IDEAS home Printed from https://ideas.repec.org/
MyIDEAS: Login to save this paper or follow this series

How Central Bankers See It: The First Decade of ECB Policy and Beyond

  • Stephen G. Cecchetti
  • Kermit L. Schoenholtz

In this history of the first decade of ECB policy, we also discuss key challenges for the next decade. Beyond the ECB's track record and an array of published critiques, our analysis relies on unique source material: extensive interviews with current and former ECB leaders and with other policymakers and scholars who viewed the evolution of the ECB from privileged vantage points. We share the assessment of our interviewees that the ECB has enjoyed many more successes than disappointments. These successes reflect both the ECB's design and implementation. Looking forward, we highlight the unique challenges posed by enlargement and, especially, by the euro area's complex arrangements for guarding financial stability. In the latter case, the key issues are coordination in a crisis and harmonization of procedures. As several interviewees suggested, in the absence of a new organizational structure for securing financial stability, the current one will need to function as if it were a single entity.

If you experience problems downloading a file, check if you have the proper application to view it first. In case of further problems read the IDEAS help page. Note that these files are not on the IDEAS site. Please be patient as the files may be large.

File URL: http://www.nber.org/papers/w14489.pdf
Download Restriction: no

Paper provided by National Bureau of Economic Research, Inc in its series NBER Working Papers with number 14489.

as
in new window

Length:
Date of creation: Nov 2008
Date of revision:
Handle: RePEc:nbr:nberwo:14489
Note: ME
Contact details of provider: Postal: National Bureau of Economic Research, 1050 Massachusetts Avenue Cambridge, MA 02138, U.S.A.
Phone: 617-868-3900
Web page: http://www.nber.org
Email:


More information through EDIRC

References listed on IDEAS
Please report citation or reference errors to , or , if you are the registered author of the cited work, log in to your RePEc Author Service profile, click on "citations" and make appropriate adjustments.:

as in new window
  1. David-Jan Jansen & Jakob de Haan, 2003. "Statements of ECB Officials and their Effect on the Level and Volatility of the Euro-Dollar Exchange Rate," CESifo Working Paper Series 927, CESifo Group Munich.
  2. Wioletta Dziuda & Giovanni Mastrobuoni, 2009. "The Euro Changeover and Its Effects on Price Transparency and Inflation," Journal of Money, Credit and Banking, Blackwell Publishing, vol. 41(1), pages 101-129, 02.
  3. David-Jan Jansen & Jakob de Haan, 2006. "Look who's talking: ECB communication during the first years of EMU," International Journal of Finance & Economics, John Wiley & Sons, Ltd., vol. 11(3), pages 219-228.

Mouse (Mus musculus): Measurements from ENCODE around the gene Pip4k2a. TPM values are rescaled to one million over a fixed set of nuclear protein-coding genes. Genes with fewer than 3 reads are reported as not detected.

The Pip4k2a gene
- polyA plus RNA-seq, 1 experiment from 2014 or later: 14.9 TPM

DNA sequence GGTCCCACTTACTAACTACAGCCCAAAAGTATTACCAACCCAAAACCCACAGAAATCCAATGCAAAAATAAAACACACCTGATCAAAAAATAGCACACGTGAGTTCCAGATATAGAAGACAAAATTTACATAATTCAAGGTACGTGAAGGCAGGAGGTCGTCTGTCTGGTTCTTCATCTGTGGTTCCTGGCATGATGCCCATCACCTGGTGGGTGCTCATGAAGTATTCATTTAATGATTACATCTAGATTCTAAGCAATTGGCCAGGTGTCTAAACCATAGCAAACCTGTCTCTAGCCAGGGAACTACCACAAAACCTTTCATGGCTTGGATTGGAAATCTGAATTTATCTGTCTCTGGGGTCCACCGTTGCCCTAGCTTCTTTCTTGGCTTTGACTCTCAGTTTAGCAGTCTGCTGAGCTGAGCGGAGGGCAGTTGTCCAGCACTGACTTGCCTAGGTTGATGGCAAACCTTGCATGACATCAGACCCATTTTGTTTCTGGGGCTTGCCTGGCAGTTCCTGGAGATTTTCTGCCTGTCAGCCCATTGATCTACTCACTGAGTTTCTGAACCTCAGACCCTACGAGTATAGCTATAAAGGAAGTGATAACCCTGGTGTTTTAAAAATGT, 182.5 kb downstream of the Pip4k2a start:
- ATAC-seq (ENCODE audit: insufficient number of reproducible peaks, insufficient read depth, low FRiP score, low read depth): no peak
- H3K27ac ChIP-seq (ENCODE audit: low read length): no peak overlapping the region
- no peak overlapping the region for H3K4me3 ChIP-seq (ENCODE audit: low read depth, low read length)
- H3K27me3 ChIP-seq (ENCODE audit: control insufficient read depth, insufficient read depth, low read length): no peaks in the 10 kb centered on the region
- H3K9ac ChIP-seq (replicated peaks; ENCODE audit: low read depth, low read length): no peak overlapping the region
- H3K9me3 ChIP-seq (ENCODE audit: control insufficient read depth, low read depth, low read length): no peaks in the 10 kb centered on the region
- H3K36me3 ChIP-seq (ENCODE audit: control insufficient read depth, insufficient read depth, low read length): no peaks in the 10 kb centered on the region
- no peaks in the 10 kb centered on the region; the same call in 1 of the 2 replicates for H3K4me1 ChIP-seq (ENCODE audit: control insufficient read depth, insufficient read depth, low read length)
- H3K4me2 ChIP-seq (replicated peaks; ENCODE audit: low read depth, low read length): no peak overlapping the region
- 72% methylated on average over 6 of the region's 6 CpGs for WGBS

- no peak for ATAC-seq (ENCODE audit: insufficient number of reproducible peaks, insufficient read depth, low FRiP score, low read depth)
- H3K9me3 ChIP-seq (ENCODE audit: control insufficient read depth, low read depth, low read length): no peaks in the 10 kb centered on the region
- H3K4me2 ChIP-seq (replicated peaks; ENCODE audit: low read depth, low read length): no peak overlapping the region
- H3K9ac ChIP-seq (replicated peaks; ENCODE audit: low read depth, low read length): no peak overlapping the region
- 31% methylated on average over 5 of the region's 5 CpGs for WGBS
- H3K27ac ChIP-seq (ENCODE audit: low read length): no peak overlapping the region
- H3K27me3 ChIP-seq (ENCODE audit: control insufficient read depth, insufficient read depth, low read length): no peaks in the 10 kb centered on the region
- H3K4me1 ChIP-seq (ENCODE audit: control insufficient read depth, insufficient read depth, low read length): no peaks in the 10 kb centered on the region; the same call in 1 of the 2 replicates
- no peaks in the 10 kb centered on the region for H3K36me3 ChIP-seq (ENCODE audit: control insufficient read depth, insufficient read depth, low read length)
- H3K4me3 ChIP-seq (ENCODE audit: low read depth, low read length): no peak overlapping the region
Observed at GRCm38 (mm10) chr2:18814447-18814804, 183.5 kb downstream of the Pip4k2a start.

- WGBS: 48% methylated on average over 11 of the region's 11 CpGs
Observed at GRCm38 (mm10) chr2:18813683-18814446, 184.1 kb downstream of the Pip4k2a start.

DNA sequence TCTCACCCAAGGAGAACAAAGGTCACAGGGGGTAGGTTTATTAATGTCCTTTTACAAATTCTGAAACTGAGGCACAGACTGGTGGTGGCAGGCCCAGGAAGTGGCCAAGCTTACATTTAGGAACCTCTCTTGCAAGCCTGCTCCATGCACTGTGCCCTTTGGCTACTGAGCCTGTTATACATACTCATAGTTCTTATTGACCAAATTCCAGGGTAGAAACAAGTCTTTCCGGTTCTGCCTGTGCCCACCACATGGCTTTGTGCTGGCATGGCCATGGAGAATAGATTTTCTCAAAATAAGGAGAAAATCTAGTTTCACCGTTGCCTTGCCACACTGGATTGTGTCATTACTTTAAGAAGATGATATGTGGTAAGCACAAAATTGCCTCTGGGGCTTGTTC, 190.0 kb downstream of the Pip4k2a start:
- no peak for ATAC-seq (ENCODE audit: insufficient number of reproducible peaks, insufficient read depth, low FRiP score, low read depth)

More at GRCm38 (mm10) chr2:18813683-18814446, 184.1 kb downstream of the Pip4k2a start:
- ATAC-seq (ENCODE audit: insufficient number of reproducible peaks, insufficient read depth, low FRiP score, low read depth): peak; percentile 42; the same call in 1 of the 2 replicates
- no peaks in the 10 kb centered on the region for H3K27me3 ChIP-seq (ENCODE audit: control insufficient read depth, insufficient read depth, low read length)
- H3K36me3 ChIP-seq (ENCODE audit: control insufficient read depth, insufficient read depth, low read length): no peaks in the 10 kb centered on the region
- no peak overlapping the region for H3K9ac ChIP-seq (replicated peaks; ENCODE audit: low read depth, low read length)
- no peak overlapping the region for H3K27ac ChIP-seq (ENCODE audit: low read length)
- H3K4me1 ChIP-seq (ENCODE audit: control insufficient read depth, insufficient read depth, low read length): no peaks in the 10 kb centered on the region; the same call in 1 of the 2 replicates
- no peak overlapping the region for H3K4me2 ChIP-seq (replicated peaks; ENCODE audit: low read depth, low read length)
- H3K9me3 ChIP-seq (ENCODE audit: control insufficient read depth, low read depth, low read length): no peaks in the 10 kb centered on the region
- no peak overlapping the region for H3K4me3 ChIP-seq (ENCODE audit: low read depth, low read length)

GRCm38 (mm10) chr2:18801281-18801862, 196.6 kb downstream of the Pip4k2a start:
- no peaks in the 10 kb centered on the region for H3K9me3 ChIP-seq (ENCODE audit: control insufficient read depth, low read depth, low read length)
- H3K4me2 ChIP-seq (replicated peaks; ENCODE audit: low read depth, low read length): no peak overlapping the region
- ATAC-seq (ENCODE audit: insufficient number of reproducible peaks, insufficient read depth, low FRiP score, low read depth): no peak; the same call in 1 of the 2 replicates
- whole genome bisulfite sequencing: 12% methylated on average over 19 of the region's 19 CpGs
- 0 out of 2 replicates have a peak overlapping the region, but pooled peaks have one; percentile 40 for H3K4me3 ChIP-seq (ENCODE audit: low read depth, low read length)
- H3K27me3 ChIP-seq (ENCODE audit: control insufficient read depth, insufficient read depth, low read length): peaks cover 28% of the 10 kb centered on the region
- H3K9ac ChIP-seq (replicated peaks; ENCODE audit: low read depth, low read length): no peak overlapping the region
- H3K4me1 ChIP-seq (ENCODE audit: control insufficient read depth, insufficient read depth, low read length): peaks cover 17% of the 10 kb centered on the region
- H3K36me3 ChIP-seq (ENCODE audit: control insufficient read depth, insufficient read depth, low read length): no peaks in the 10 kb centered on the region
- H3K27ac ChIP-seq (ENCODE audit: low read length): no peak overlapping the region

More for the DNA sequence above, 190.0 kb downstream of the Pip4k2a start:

4. Svensson, Lars, 2000. "The first Year of the Eurosystem: Inflation Targeting or Not?," Seminar Papers 681, Stockholm University, Institute for International Economic Studies.
  5. Stephen G. Cecchetti & Alfonso Flores-Lagunes & Stefan Krause, 2004. "Has Monetary Policy Become More Efficient? A Cross Country Analysis," NBER Working Papers 10973, National Bureau of Economic Research, Inc.
  6. repec:cup:cbooks:9780521783248 is not listed on IDEAS
  7. Vitor Gaspar & Anil K. Kashyap, 2006. "Stability First: Reflections Inspired by Otmar Issing's Success as the ECB's Chief Economist," NBER Working Papers 12277, National Bureau of Economic Research, Inc.
  8. Andersson, Magnus & Hansen, Lars Jul & Sebestyén, Szabolcs, 2006. "Which news moves the euro area bond market?," Working Paper Series 0631, European Central Bank.
  9. Garber, Peter M., 1999. "The target mechanism: Will it propagate or stifle a stage III crisis?," Carnegie-Rochester Conference Series on Public Policy, Elsevier, vol. 51(1), pages 195-220, December.
Full references (including those not matched with items on IDEAS)

This item is not listed on Wikipedia, on a reading list or among the top items on IDEAS.

When requesting a correction, please mention this item's handle: RePEc:nbr:nberwo:14489. See general information about how to correct material in RePEc.

For technical questions regarding this item, or to correct its authors, title, abstract, bibliographic or download information, contact: ()

If you have authored this item and are not yet registered with RePEc, we encourage you to do it here. This allows to link your profile to this item. It also allows you to accept potential citations to this item that we are uncertain about.

If references are entirely missing, you can add them using this form.

If the full references list an item that is present in RePEc, but the system did not link to it, you can help with this form.

If you know of missing items citing this one, you can help us creating those links by adding the relevant references in the same way as above, for each refering item. If you are a registered author of this item, you may also want to check the "citations" tab in your profile, as there may be some citations waiting for confirmation.

Please note that corrections may take a couple of weeks to filter through the various RePEc services.

This information is provided to you by IDEAS at the Research Division of the Federal Reserve Bank of St. Louis using RePEc data.